Progressive development of scientific literacy through assessment in inquiry-based biomedical science curricula


  • Kay Colthorpe
  • Kristen Zimbardi
  • Andrea Burgarcic
  • Aaron Smith


A key outcome of science education is the development of graduates’ scientific literacy, defined as “an individual’s scientific knowledge, and use of that knowledge to identify questions, to acquire new knowledge, to explain scientific phenomena, and to draw evidence-based conclusions…” (OECD, 2010; pg 137). These skills are reflected throughout the Science Threshold Learning Outcomes (Jones, Yates and Kelder, 2011). To progressively develop such advanced skills within a broad major like biomedical science, it is essential to guide students along critical learning pathways. We have designed a series of inquiry-based classes to scaffold the development of these skills and vertically-integrated these across the curriculum (Zimbardi, Bugarcic, Colthorpe, Good and Lluka 2013), with this design receiving national recognition as best practice (Elliott, Boin, Irving, Johnson and Galea 2010; Kirkup and Johnson 2013). To facilitate skills development within these classes, students undertake increasingly complex assessment tasks as they progress through each course, requiring them to draw on their developing content knowledge to propose and undertake experiments, and to make conclusions based on their findings and evidence from scientific literature. Longitudinal analysis of a variety of assessment tasks from students across four semesters demonstrates the developmental trajectory of these skills. Specifically, they demonstrate increases in their ability to formulate testable hypotheses with measurable outcomes, their appreciation of cutting-edge methodologies and deeper understanding of the contestable nature of increasingly complex areas of scientific knowledge. This article reports on the design and use of these assessment tasks within the series of inquiry-based curricula, and their impact on the progression of student learning.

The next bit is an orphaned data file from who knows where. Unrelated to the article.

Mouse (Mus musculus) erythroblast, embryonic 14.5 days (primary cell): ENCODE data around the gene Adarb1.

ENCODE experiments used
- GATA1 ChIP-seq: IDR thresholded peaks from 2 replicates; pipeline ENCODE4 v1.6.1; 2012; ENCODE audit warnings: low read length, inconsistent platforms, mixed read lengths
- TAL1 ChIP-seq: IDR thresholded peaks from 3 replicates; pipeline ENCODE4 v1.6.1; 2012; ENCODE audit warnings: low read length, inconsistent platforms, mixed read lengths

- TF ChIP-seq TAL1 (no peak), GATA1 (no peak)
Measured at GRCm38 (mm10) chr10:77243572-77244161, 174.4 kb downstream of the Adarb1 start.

Published paper